Ketamine was listed as a controlled drug in the amended Act following the incident in 2013 where a Bhutanese woman was caught smuggling the drug at the Suvarnabhumi International Airport in Bangkok, Thailand.

Categorised under schedule IV of the Narcotic Drugs, Psychotropic Substances and Substance Abuse Act (NDPSSA) 2015, Ketamine was listed as a psychotropic substance with medicinal value.

Along with Ketamine, 18 new controlled narcotic drugs, psychotropic substances and precursor chemicals were added to the new Act.

The list of 255 drugs also includes Spasmoproxyvon and Relipen, which were widely abused in Bhutan then.

The controlled drugs and psychotropic substances were classified under various schedules from I to VI along with the permissible quantity of the drugs or substances are to be used for health, educational or industrial purposes.

The Supreme Court’s basis for the interpretation was on the principle that the inclusion of one thing suggests the exclusion of all others.

According to this interpretation if the acts are not clearly specified in the Act as illegal then it would be considered as licit act. SP+ is not listed in banned list of drugs of the NDPSSAA 2015.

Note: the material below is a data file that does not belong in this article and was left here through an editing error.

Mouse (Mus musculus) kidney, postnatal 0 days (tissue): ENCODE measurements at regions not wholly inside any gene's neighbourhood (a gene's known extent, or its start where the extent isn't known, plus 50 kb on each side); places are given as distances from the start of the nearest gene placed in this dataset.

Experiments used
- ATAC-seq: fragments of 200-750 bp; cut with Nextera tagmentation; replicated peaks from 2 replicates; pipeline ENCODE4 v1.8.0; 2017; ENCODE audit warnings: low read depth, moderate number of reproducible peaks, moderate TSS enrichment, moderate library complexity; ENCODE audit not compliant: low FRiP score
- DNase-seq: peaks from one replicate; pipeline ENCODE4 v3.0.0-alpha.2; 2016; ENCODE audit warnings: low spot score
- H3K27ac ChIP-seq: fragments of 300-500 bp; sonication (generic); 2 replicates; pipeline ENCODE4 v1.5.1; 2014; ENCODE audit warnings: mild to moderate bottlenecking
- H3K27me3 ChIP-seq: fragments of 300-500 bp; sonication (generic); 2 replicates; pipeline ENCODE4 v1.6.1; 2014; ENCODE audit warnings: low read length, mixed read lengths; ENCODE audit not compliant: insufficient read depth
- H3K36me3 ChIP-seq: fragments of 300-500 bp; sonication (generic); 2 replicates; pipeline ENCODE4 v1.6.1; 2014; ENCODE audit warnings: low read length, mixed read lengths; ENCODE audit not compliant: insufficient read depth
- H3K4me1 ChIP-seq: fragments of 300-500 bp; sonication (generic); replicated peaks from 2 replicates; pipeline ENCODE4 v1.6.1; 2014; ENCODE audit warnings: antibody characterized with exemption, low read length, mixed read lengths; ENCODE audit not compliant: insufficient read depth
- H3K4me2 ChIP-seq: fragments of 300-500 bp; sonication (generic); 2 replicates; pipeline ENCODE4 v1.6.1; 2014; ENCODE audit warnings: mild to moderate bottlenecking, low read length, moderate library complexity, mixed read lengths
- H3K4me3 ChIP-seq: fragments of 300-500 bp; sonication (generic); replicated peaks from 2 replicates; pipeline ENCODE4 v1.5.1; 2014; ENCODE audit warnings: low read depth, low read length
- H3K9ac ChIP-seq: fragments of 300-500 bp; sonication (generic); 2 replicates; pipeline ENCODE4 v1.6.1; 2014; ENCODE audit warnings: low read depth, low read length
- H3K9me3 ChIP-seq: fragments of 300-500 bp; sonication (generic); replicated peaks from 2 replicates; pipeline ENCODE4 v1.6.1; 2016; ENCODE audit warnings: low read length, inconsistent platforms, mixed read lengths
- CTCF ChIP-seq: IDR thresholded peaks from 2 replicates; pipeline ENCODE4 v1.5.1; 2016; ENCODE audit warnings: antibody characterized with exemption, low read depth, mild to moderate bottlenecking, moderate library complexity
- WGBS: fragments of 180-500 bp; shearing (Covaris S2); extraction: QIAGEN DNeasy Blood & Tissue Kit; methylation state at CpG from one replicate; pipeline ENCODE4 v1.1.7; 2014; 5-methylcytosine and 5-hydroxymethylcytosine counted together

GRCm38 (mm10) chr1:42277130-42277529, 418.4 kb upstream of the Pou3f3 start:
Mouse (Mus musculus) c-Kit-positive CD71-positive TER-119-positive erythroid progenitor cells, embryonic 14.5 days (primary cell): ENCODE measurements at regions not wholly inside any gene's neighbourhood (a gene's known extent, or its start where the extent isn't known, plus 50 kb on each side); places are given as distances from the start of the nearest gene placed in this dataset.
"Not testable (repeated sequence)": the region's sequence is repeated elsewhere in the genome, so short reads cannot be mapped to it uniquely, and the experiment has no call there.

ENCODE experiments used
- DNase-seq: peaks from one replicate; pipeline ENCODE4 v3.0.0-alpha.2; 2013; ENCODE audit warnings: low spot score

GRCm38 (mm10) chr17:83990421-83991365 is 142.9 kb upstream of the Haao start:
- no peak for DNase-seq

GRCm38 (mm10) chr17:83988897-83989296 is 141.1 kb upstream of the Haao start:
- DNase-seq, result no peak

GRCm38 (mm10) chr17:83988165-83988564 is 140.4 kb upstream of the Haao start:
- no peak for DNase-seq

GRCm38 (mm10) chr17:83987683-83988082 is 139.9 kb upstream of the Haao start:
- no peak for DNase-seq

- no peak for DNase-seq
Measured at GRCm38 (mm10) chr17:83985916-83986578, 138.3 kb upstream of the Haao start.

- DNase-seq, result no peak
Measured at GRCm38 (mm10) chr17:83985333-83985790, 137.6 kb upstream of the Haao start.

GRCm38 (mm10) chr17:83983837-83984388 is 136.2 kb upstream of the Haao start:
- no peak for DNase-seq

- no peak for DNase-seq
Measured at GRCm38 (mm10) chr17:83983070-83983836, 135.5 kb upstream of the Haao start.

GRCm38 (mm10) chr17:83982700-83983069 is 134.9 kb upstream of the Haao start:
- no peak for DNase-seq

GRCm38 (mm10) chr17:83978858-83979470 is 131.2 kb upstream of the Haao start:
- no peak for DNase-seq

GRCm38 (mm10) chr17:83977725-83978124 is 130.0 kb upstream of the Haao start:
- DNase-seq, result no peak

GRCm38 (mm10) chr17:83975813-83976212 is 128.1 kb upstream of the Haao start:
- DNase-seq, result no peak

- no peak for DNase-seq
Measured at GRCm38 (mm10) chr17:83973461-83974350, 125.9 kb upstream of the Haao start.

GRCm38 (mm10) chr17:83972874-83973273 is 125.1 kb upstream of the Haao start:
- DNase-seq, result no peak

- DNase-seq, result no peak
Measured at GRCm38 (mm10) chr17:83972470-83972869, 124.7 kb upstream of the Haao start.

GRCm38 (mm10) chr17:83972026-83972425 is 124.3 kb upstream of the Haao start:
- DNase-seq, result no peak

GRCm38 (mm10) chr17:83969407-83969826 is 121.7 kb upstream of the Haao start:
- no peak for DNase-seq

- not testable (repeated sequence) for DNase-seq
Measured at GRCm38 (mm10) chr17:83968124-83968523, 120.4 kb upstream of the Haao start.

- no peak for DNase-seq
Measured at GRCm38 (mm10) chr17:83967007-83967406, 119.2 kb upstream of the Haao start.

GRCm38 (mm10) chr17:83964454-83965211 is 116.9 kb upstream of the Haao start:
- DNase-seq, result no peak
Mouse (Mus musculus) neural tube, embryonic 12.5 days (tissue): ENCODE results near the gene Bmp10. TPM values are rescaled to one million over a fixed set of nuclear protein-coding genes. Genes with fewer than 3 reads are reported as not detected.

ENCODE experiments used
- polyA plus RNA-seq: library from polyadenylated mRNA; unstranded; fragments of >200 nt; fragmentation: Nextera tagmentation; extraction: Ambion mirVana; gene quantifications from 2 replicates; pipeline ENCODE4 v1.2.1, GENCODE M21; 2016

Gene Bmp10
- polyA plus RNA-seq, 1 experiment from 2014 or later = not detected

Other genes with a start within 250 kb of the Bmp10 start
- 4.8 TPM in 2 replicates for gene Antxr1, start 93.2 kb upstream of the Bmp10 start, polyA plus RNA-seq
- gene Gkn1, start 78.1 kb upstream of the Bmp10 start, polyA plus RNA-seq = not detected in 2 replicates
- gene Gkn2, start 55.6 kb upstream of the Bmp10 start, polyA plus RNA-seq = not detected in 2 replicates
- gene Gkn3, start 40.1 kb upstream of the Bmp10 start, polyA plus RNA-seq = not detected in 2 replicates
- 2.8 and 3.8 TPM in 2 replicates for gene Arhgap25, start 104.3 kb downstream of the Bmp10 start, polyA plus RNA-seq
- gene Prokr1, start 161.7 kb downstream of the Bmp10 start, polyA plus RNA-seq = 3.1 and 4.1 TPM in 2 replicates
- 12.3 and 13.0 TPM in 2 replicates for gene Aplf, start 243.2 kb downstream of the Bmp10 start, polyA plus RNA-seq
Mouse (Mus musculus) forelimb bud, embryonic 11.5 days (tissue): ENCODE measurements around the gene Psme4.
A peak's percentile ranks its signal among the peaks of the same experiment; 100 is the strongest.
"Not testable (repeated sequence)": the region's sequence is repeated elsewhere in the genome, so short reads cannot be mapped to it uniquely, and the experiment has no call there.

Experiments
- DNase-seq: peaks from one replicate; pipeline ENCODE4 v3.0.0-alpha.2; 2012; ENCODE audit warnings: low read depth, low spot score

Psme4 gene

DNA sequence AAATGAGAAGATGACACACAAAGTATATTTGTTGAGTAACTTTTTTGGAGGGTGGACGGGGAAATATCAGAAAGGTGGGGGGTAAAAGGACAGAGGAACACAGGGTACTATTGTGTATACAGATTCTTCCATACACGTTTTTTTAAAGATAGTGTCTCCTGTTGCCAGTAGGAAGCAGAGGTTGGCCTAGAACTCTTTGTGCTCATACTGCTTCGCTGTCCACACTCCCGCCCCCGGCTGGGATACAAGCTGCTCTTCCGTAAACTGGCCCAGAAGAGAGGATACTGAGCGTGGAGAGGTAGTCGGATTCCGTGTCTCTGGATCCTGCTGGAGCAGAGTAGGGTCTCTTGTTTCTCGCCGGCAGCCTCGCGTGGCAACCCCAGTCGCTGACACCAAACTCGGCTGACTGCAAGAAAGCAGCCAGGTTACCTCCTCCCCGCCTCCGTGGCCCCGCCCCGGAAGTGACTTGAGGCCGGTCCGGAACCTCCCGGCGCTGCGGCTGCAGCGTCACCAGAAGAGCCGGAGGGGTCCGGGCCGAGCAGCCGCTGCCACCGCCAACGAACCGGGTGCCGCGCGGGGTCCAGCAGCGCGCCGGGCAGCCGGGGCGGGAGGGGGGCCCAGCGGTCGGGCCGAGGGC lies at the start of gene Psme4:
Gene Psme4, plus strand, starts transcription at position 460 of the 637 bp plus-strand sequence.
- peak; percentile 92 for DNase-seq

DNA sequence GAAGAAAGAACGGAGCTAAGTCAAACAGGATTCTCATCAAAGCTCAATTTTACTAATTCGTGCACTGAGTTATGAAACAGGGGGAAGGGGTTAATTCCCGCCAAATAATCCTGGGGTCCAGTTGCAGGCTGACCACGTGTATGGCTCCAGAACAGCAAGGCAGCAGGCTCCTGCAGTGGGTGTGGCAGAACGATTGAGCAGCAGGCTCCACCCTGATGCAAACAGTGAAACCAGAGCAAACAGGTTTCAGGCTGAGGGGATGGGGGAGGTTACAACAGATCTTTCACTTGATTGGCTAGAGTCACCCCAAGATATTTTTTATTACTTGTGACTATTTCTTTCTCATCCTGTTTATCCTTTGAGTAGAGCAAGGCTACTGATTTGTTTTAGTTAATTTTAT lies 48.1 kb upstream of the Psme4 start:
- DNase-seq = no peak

However, Supreme Court  said that regarding SP+ this interpretation if applied can destroy the lives of the youth in the country.

The Supreme Court’s judgment clarified how the two sections of the Act should be interpreted.

The section 137 on illegal possession of narcotic drugs and psychotropic substances states, “A defendant shall be guilty of an offence of illegal possession of narcotic drugs and psychotropic substances, listed in Schedule III or IV of this Act if the quantity is less than the limit determined in Schedule VII of this Act but fails to produce a prescription from a registered physician for licit use.”